Ground‐motion model (GMM) selection and weighting introduce a significant source of uncertainty in U.S. Geological Survey (USGS) seismic hazard models. The increase in moderate moment magnitude induced earthquakes (Mw 4–5.8) in Oklahoma and Kansas since 2009 caused by increased wastewater injection related to oil and gas production (Keranen et al., 2013, 2014; McNamara, Hayes, et al., 2015; Weingarten et al., 2015) provides useful near‐source (40  km) instrumental ground‐motion observations for comparisons between central and eastern United States (CEUS) induced (Rennolet et al., 2017) and tectonic (Goulet et al., 2014) earthquakes. In this study, we evaluate more than 50 GMMs using two well‐established probabilistic scoring methods: log likelihood (LLH) (Scherbaum et al., 2004, 2009) and multivariate LLH (MLLH) (Mak et al., 2017). The LLH approach compares the mean and standard deviation (σ) of the observed and modeled ground motions. The MLLH approach advances the LLH method by considering the variability (φ,τ) of multiple correlated variables, namely intra‐ (within) and inter‐ (between) event residuals.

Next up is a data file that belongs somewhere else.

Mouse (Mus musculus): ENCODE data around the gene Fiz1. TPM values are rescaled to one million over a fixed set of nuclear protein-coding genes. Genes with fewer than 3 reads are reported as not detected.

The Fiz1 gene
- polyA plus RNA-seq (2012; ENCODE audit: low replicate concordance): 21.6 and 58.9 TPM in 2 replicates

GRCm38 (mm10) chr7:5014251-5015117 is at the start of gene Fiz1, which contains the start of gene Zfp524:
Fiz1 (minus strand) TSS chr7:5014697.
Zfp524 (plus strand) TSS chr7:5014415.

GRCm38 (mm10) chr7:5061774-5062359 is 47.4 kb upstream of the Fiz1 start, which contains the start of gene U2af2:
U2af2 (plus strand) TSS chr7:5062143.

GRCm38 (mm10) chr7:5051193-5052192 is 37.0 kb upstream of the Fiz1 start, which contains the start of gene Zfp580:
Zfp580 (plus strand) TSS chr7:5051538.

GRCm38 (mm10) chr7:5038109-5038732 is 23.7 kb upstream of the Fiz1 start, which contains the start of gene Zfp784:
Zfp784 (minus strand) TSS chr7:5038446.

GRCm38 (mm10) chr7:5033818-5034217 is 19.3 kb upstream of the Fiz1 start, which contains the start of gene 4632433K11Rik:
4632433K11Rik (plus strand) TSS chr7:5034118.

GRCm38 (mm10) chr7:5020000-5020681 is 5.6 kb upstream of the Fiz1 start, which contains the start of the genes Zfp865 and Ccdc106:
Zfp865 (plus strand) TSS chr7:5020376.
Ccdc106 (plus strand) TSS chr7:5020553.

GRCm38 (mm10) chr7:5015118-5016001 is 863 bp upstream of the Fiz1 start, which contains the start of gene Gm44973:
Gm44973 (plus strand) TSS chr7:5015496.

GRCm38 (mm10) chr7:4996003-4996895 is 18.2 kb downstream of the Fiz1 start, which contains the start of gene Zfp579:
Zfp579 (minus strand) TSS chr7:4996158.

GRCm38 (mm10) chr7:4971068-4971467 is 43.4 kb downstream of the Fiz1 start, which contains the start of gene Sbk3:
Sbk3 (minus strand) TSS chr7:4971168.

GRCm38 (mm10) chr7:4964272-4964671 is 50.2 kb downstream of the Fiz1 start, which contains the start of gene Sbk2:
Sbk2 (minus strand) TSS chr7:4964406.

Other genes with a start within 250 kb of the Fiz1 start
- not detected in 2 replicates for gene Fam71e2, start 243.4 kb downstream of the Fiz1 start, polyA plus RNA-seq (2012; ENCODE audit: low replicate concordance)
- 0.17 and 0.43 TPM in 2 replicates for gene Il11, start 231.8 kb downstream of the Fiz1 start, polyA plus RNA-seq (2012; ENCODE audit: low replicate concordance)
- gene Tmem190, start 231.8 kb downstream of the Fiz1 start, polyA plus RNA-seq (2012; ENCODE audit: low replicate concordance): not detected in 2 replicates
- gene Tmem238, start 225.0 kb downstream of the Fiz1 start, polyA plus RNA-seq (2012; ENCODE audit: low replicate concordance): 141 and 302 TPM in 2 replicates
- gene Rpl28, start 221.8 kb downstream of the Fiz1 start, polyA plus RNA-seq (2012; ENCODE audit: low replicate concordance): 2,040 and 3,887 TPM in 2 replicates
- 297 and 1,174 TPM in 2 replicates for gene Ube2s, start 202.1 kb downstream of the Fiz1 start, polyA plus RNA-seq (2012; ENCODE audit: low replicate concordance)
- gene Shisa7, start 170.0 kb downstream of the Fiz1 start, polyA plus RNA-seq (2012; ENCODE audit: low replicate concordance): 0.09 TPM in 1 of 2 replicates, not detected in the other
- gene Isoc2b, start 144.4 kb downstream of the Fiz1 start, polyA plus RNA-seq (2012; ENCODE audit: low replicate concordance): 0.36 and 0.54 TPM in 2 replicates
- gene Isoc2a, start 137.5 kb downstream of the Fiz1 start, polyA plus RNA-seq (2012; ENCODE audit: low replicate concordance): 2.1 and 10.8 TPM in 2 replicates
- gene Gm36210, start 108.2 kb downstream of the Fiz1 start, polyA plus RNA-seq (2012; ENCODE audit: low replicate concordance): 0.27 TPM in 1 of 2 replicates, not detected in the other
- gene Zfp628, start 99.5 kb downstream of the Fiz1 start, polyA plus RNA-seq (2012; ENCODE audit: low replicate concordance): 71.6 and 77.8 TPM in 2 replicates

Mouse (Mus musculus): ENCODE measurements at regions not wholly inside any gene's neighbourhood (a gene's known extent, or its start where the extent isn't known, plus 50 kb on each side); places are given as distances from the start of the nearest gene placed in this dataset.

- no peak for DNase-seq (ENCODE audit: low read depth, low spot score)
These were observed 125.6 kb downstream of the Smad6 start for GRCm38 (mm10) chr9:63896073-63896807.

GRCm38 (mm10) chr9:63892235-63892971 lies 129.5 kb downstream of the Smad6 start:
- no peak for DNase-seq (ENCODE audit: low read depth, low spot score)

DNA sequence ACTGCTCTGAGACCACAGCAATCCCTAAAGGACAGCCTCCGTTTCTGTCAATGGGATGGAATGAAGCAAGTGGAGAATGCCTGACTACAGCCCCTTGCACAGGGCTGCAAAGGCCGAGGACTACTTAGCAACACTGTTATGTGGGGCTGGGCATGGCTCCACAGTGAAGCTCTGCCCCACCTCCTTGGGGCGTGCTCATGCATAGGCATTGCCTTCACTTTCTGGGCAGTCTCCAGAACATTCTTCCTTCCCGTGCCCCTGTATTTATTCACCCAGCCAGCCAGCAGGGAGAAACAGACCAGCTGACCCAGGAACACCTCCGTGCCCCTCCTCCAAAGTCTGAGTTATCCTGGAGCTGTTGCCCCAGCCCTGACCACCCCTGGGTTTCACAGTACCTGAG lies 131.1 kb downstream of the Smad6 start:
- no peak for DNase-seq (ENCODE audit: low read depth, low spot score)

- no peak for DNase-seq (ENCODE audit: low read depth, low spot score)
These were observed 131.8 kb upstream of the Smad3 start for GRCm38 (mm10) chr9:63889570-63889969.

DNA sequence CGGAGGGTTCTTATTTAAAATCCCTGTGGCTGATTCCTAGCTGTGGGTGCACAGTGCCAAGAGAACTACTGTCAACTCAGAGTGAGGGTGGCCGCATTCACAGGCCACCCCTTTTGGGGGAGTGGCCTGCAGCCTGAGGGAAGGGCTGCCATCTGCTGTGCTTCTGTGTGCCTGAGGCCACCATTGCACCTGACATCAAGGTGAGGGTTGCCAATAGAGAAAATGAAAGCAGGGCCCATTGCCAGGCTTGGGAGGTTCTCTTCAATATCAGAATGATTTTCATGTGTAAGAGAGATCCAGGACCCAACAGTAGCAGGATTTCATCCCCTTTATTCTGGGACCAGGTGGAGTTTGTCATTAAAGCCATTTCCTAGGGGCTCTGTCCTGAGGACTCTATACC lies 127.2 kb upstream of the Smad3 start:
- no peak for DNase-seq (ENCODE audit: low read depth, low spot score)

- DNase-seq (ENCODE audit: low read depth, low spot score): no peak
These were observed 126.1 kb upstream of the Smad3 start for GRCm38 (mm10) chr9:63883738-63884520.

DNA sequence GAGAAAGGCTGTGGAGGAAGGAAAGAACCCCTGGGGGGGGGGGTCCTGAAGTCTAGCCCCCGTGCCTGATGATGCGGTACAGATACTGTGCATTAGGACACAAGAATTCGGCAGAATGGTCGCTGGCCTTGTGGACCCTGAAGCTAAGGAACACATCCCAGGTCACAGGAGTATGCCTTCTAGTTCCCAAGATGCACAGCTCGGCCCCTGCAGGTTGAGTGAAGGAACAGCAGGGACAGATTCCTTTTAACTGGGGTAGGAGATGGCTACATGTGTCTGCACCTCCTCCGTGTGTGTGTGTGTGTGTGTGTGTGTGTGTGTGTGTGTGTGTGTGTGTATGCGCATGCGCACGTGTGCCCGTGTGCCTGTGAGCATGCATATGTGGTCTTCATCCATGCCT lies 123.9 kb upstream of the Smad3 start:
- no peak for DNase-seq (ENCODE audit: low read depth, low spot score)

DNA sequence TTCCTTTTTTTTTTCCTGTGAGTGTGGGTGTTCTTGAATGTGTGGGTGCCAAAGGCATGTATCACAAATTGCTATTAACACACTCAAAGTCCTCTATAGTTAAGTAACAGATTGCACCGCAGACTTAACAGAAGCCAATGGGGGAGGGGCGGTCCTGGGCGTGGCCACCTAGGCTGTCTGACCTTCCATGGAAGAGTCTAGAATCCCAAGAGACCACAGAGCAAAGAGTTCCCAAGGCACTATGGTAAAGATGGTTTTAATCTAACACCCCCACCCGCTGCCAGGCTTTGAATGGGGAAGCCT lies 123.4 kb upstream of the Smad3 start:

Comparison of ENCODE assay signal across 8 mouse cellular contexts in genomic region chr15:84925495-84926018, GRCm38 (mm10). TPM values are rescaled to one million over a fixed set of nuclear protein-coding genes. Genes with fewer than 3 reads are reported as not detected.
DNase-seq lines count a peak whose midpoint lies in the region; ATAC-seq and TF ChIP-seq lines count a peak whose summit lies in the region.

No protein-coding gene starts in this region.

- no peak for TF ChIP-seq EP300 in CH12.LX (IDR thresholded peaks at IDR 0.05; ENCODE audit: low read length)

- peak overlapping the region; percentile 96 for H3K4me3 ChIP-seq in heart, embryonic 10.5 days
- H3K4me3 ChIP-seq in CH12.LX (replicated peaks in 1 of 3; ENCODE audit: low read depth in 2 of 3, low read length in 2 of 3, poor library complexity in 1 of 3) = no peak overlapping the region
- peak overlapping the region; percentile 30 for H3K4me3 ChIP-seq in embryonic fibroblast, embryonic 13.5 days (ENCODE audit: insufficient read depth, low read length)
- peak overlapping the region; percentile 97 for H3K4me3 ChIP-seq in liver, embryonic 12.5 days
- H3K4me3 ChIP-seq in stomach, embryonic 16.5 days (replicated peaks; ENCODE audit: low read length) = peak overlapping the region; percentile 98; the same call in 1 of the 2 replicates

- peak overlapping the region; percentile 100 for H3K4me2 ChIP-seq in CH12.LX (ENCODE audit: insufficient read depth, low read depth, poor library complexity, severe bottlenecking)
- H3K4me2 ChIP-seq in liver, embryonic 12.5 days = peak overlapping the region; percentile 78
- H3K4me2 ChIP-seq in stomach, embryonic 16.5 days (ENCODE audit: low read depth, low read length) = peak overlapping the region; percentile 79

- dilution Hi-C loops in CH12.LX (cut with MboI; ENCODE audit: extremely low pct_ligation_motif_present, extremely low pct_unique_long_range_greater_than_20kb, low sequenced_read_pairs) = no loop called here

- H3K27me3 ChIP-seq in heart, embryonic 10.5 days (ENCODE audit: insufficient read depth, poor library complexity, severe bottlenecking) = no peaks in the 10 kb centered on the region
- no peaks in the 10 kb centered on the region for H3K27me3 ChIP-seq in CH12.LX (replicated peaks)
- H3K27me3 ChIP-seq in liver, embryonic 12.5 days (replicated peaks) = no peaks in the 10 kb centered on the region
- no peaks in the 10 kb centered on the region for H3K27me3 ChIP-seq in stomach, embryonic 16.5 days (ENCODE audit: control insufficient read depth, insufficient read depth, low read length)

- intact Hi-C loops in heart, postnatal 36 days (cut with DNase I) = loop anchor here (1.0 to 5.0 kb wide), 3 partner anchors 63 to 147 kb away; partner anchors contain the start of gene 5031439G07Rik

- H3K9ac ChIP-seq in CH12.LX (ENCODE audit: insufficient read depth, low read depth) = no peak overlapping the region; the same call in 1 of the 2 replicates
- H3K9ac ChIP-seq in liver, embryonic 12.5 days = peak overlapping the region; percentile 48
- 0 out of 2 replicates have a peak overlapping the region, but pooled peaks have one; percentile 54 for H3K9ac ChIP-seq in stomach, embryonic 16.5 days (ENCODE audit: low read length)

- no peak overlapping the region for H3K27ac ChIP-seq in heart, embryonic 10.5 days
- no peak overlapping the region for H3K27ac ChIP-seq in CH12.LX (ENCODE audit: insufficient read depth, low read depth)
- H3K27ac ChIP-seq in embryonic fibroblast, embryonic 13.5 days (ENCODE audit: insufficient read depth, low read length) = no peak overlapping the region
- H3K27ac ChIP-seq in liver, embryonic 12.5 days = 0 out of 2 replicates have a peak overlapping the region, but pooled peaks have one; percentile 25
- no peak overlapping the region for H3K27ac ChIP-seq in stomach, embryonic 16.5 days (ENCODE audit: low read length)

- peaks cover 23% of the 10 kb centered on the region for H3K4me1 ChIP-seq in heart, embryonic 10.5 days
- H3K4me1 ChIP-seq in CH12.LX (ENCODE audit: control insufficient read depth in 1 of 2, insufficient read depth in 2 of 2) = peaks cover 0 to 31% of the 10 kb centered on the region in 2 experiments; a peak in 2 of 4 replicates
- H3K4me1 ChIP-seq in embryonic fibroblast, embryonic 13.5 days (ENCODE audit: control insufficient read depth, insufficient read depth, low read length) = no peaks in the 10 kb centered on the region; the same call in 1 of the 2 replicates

For the probabilistic scoring GMM evaluation methods (LLH, MLLH), we compute horizontal‐component peak ground acceleration (PGA) and 1‐s pseudospectral acceleration (PSA1.0) total residuals using GMM software (nshmp‐haz) recently implemented by the USGS National Seismic Hazard Model Project (NSHMP). We observe from LLH and MLLH scores that (1) newer GMMs with lower standard deviations (σ,φ,τ) score better than older GMMs with higher published uncertainty; (2) 2014 CEUS GMMs score better for CEUS tectonic earthquakes than induced earthquakes; (3) Next Generation Attenuation‐West2 Project (NGA‐West2), Grazier (2017, referred as G17), and Atkinson (2015, referred as A15) GMMs score well for CEUS induced earthquake ground motions; and (4) Next Generation Attenuation‐East Project (NGA‐East) GMMs score well for CEUS tectonic earthquake ground motions. We also use the LLH and MLLH scores to evaluate GMM weights applied in past USGS seismic hazard forecasts and to inform weighting of GMMs in future seismic hazard forecasts.

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